On the occasion of International Anti Corruption Day, The Business Standard’s Morshed Noman spoke to Iftekharuzzaman, Executive Director, Transparency International Bangladesh on ways to prevent money laundering
It is possible to bring back siphoned money – earned through corruption – with the help of an existing national and international framework of law. For this, courage, goodwill and skills are key to carrying out the purpose, according to Transparency International Bangladesh (TIB) Executive Director Iftekharuzzaman. The TIB executive director shared his observations in a recent interview with The Business Standard. Iftekharuzzaman said since smuggled money has been recovered before, the authorities concerned know the whole process.
Asked why laundered money is not brought back now, though it was brought back years ago, he said maybe there used to be skills to do that job before – skills that are lacking now. "In a true sense, there might be much want for goodwill at present," he added. The whole process of retrieving siphoned-off funds is now easier because it should follow the United Nations Convention Against Corruption (UNCAC). Under the convention, it is possible to make agreements with other countries to retrieve the smuggled funds.
It is possible to get help if the authorities concerned want, he said, adding, "If it was possible in 2012-13, it is also possible now." Iftekharuzzaman thinks that an amendment to the Money Laundering Act has created a lack of coordination in the work of all other organisations involved in anti-money laundering activities. "However, I think it is possible to work in a coordinated manner within the existing law," he continued. An anti-money laundering unit led by the Anti-Corruption Commission (ACC) will be able to reap benefits, he hopes.
On the recent comment of Foreign Minister AK Abdul Momen that the government officials laundered more money, the TIB high-up said there was a public perception on the issue beforehand. One thing that has become transparent is that for the first time, a responsible person in the government has acknowledged that government employees are involved in money laundering. He noted that the incidence and level of corruption in the country is still alarming, and there is no reason for complacency.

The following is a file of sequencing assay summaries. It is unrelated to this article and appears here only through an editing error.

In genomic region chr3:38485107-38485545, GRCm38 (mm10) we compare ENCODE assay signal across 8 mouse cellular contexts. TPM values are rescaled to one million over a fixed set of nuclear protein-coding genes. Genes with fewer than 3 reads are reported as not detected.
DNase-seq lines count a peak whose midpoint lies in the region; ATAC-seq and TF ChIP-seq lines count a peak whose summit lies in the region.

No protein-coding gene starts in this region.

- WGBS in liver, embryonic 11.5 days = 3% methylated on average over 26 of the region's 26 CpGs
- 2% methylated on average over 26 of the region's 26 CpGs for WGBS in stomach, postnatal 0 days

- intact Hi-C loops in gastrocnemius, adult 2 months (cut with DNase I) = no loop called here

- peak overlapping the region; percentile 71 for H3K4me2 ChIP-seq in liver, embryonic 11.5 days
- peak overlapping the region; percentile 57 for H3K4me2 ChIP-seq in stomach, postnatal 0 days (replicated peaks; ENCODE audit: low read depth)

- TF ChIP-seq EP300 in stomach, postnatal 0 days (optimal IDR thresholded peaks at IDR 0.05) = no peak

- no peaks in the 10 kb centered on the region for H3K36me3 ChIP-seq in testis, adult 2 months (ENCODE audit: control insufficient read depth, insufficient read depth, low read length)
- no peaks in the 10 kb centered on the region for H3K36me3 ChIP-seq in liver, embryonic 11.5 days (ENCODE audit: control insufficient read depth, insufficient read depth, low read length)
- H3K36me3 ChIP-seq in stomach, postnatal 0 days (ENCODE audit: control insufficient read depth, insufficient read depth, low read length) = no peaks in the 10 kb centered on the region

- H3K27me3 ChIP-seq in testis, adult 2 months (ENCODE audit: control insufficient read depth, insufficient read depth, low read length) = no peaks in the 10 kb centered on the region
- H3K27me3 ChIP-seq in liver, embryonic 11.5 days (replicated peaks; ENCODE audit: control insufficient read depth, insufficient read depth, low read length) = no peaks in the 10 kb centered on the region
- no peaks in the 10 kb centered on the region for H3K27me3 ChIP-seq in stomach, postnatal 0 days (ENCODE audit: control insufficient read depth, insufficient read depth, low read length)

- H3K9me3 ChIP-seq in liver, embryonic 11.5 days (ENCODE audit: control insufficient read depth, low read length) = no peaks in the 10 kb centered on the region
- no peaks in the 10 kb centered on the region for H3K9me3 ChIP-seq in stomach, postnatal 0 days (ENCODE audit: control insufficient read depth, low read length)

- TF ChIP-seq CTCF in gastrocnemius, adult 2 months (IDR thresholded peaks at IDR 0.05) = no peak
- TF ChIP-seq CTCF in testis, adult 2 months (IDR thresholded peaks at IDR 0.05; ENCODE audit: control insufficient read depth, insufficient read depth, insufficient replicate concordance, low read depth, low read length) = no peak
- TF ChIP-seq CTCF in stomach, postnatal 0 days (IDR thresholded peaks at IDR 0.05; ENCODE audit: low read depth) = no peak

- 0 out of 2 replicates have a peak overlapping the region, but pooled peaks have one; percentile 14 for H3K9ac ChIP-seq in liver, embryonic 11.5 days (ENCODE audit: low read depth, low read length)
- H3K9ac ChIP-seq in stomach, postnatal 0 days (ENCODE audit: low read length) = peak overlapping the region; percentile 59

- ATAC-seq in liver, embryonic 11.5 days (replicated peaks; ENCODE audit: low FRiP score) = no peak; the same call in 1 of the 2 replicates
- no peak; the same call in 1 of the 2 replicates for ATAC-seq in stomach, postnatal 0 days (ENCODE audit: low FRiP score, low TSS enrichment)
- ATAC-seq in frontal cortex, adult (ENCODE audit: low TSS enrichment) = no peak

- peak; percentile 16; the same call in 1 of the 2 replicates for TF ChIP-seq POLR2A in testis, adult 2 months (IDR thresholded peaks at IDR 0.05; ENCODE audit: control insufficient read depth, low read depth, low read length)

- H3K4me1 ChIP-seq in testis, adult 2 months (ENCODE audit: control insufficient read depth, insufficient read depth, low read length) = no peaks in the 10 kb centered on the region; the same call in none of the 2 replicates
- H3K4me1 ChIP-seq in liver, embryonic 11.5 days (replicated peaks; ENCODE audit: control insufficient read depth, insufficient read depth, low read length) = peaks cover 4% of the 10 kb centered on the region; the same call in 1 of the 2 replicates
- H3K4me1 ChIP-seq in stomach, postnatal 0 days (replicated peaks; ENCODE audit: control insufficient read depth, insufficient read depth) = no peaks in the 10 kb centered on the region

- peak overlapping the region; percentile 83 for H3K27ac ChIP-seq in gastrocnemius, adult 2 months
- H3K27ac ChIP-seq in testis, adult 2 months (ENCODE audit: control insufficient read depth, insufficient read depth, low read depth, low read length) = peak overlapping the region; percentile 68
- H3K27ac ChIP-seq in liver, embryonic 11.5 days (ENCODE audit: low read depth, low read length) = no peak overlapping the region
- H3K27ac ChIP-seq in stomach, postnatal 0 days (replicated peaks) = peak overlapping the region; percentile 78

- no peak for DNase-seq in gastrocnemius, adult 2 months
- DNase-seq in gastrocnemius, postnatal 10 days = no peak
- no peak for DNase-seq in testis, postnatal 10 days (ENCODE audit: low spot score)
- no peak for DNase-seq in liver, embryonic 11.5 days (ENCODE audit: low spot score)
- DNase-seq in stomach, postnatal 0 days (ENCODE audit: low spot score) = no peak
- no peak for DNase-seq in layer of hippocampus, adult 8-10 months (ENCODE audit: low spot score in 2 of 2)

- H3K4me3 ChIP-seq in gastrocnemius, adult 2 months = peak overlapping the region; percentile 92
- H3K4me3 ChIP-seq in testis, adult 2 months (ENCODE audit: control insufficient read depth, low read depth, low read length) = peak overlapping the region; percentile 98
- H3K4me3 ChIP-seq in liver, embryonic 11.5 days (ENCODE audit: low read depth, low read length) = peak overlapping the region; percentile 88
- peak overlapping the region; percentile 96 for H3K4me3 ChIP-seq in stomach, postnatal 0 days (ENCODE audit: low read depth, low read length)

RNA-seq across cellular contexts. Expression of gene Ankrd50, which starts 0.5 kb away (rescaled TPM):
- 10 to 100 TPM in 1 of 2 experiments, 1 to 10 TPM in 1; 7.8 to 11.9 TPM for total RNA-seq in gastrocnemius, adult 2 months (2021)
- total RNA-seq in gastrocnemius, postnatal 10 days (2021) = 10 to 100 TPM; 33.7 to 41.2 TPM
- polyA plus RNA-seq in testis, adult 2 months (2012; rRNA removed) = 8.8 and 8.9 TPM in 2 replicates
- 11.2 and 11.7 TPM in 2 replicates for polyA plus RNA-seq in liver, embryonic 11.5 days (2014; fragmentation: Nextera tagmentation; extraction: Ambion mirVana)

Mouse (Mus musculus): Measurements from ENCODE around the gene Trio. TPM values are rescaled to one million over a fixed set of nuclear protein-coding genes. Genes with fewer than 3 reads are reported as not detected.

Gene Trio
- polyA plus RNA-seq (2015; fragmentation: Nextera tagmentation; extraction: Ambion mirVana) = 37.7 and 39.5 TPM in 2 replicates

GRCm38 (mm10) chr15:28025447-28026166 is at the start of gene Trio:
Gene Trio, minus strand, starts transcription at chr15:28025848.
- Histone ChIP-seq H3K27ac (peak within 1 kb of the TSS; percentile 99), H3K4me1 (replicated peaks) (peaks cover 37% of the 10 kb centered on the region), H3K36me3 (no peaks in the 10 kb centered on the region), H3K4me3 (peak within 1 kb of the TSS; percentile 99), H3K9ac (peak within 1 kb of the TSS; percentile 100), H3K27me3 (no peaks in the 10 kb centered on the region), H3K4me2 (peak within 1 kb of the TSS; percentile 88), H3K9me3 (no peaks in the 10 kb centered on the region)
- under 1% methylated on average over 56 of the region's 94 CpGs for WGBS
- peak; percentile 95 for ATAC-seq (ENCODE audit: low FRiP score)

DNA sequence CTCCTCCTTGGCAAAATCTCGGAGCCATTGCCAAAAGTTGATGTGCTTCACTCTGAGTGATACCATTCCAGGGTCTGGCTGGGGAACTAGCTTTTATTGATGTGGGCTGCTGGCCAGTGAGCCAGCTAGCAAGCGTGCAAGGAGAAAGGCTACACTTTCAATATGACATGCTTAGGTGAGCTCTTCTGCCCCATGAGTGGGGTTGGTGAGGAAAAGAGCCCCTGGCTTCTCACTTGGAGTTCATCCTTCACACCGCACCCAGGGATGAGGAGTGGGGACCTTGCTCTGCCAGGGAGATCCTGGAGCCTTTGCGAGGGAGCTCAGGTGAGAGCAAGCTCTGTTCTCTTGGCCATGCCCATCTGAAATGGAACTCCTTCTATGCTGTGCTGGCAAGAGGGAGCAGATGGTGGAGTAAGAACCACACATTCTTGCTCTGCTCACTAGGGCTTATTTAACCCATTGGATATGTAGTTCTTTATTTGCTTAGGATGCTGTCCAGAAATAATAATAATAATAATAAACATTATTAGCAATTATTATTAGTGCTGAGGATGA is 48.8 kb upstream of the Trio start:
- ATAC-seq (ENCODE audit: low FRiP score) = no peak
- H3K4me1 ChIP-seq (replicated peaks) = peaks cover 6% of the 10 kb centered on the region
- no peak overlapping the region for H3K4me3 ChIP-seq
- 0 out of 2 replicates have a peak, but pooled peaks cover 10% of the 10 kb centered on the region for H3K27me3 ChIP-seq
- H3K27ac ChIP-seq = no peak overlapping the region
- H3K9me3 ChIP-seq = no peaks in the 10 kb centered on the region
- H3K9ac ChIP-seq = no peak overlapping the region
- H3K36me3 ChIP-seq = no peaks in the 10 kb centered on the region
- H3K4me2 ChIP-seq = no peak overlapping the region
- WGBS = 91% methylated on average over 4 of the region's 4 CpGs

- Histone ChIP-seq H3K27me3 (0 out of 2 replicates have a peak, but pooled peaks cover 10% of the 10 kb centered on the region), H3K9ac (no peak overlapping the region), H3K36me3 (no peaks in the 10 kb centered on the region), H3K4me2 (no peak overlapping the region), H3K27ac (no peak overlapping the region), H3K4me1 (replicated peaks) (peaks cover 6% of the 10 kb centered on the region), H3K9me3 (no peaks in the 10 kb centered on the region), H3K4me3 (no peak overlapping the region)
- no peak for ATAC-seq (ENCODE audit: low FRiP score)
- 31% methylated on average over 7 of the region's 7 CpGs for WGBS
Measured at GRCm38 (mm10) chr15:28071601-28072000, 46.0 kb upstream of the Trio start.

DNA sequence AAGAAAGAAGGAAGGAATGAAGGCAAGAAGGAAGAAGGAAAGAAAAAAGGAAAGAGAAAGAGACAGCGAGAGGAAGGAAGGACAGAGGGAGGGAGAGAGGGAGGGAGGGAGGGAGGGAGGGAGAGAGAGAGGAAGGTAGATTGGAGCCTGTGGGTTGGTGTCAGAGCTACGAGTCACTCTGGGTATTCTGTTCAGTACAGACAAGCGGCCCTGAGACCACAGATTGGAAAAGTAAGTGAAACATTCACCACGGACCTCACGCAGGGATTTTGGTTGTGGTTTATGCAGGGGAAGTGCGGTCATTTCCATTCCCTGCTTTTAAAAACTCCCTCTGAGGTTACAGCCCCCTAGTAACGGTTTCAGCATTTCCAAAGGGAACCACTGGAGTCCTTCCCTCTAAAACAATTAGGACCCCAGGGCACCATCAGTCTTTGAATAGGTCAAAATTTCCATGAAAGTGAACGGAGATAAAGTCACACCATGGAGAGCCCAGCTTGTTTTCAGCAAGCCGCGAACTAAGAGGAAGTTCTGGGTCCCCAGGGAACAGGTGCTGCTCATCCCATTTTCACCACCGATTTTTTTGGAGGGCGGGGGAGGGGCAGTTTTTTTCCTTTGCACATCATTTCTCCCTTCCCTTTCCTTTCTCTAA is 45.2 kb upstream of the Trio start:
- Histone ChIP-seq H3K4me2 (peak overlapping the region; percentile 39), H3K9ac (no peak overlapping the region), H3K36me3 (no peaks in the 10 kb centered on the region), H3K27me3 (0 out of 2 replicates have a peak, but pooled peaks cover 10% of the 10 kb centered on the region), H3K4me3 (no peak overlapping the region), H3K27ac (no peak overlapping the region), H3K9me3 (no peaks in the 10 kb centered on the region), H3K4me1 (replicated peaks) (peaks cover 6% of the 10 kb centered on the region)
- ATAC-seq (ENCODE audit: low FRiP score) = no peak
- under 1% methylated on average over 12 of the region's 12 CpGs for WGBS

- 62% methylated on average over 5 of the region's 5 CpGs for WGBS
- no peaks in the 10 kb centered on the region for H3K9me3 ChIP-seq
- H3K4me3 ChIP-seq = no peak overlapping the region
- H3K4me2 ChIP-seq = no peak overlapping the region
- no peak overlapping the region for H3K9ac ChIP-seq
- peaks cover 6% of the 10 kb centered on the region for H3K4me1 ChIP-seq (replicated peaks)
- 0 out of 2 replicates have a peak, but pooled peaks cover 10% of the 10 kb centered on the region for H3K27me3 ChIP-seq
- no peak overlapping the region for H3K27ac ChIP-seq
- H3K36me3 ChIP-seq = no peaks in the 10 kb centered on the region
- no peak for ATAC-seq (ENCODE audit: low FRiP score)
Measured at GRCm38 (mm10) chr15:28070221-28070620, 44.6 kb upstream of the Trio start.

The TIB executive director described the state of corruption in the health sector as a result of long-standing accumulated graft in the sector. Bangladesh is still far behind on the global index of corruption and its position in Asia is only above Afghanistan which is embarrassing for the country. He emphasised the importance of political will to reduce the magnitude of corruption, highlighting the need for exemplary justice for the perpetrators from outside the realm of fear and discrimination.
Apart from this, other state and constitutional institutions should be made functional along with the ACC. Iftekharuzzaman observed that many organisations are ineffective due to party influence. "So we have to ensure their effectiveness and more dynamism is expected from the ACC to prevent corruption in the country," he added.
According to the researcher, the ACC can still play a big role in preventing and suppressing corruption in terms of legal and institutional capacity. The ACC was quite active in the first two years since its current commission took the charge, he said, observing that there were several positive measures taken against lower- and mid-level corrupt people.
Dr Iftekharuzzaman is Executive Director, Transparency International Bangladesh.